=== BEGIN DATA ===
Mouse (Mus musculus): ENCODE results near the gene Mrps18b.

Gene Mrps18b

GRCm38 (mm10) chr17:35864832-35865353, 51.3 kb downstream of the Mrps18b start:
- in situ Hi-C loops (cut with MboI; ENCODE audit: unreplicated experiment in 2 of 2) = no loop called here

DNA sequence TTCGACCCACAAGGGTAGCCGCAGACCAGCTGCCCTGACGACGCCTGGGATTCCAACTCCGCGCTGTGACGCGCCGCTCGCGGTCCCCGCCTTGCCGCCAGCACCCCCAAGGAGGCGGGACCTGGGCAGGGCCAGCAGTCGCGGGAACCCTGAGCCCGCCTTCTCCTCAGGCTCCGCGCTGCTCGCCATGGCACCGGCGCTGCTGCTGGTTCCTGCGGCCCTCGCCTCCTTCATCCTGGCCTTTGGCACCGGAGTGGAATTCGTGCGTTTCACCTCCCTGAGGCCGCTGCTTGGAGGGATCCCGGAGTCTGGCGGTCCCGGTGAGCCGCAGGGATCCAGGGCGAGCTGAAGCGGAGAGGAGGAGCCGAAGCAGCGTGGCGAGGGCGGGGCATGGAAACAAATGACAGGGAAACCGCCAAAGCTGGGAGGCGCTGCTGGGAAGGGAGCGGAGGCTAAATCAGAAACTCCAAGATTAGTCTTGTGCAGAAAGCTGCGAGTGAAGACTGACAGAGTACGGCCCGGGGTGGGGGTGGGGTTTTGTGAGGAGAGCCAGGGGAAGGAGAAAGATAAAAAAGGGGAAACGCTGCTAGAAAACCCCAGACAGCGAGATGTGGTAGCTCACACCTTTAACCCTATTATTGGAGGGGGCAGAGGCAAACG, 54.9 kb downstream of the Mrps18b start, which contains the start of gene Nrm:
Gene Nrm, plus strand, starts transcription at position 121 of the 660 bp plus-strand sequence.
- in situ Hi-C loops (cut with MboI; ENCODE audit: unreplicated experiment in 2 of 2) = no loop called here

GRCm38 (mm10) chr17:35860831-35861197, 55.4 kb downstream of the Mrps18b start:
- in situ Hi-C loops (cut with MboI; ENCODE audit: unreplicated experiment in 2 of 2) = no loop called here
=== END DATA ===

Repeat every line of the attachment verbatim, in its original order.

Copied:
Mouse (Mus musculus): ENCODE results near the gene Mrps18b.

Gene Mrps18b

GRCm38 (mm10) chr17:35864832-35865353, 51.3 kb downstream of the Mrps18b start:
- in situ Hi-C loops (cut with MboI; ENCODE audit: unreplicated experiment in 2 of 2) = no loop called here

DNA sequence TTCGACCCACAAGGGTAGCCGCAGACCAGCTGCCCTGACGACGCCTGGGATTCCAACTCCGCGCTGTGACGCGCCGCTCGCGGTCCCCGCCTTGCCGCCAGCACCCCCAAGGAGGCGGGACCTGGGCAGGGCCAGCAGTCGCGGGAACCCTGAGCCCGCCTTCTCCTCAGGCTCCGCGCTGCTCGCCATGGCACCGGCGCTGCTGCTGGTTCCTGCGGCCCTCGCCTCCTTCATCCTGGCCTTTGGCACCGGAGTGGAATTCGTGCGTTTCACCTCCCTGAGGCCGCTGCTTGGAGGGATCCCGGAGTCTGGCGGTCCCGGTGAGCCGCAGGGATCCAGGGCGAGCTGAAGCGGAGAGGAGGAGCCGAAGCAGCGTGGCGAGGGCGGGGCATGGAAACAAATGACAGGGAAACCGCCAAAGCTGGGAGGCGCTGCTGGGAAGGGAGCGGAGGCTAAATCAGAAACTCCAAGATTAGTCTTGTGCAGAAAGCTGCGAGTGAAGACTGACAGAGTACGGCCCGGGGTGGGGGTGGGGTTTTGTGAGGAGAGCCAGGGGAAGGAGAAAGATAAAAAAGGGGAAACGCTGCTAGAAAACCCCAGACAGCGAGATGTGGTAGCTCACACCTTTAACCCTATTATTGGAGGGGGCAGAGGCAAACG, 54.9 kb downstream of the Mrps18b start, which contains the start of gene Nrm:
Gene Nrm, plus strand, starts transcription at position 121 of the 660 bp plus-strand sequence.
- in situ Hi-C loops (cut with MboI; ENCODE audit: unreplicated experiment in 2 of 2) = no loop called here

GRCm38 (mm10) chr17:35860831-35861197, 55.4 kb downstream of the Mrps18b start:
- in situ Hi-C loops (cut with MboI; ENCODE audit: unreplicated experiment in 2 of 2) = no loop called here